BAGHDAD (Reuters) – Two homemade bombs targeted the headquarters of the Iraqi Communist Party, which is part of an alliance with cleric Moqtada al-Sadr that won Iraq’s parliamentary election, a party official and security sources said.
The explosive devices were hurled into the garden of the building in Baghdad on Friday and did not cause any casualties, said Jassim Helfi, a senior member of the party.
He described the incident as a message from those opposed to the Sairoon bloc’s calls for reforms in Iraq. Sairoon has promised to end corruption and foreign interference in Iraq’s affairs.
The cleric himself cannot become prime minister because he did not run in the election, though his bloc’s victory puts him in a position to have a strong say in negotiations on forming a new government.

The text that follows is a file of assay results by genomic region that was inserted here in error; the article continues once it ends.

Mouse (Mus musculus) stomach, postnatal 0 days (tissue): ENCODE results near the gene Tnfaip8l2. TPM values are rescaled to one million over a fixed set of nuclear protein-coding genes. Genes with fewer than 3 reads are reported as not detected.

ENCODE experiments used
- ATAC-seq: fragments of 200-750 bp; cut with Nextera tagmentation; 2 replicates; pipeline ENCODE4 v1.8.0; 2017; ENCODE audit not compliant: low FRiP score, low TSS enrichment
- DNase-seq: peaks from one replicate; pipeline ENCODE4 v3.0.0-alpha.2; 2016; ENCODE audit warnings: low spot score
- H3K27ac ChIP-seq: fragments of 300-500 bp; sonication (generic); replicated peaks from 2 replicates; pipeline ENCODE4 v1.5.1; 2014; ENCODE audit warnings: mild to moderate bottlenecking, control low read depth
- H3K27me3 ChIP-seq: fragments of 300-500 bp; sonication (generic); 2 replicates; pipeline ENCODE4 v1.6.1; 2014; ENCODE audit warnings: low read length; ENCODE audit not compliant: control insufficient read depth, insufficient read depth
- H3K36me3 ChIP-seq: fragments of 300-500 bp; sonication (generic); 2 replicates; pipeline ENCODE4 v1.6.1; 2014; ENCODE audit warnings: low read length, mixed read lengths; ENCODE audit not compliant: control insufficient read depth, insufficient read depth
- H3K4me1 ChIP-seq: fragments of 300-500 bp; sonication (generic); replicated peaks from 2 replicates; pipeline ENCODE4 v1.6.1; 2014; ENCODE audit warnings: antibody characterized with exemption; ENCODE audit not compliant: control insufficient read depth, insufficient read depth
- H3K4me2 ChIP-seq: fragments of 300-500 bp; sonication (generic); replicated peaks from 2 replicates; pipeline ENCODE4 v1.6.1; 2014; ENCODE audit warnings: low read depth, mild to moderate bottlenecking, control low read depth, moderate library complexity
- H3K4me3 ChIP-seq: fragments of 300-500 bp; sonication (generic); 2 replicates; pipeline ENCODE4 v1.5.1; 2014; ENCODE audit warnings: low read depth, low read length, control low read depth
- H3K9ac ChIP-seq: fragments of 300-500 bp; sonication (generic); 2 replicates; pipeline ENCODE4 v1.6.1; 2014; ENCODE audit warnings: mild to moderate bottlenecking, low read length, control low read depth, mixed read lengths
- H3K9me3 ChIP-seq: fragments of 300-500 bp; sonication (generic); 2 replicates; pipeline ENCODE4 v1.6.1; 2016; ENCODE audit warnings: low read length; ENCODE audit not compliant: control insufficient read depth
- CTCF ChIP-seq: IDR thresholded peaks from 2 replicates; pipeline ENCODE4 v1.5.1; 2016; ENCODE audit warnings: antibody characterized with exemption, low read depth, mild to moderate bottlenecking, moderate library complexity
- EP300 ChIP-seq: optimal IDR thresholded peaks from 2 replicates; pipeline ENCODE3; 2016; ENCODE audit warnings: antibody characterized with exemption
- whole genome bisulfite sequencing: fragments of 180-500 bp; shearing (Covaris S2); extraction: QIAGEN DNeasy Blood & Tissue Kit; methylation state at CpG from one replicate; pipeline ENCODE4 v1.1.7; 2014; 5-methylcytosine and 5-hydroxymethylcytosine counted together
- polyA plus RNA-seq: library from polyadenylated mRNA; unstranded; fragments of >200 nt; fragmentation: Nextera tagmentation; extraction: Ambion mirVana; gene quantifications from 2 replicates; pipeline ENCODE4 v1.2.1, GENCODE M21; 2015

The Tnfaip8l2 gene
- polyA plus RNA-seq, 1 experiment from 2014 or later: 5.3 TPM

Sadr reached out to dispossessed Shi’ites and marginalized Sunnis and restored links with Sunni neighbors while keeping Iran at bay.
The nationalist cleric’s success could be a setback for Iran, which has steadily increased its influence in Iraq – its most important ally in the Middle East – since a U.S.-led invasion toppled Saddam Hussein in 2003.
Before the election, Iran publicly stated it would not allow Sadr’s bloc to govern in Iraq, with which it shares a border.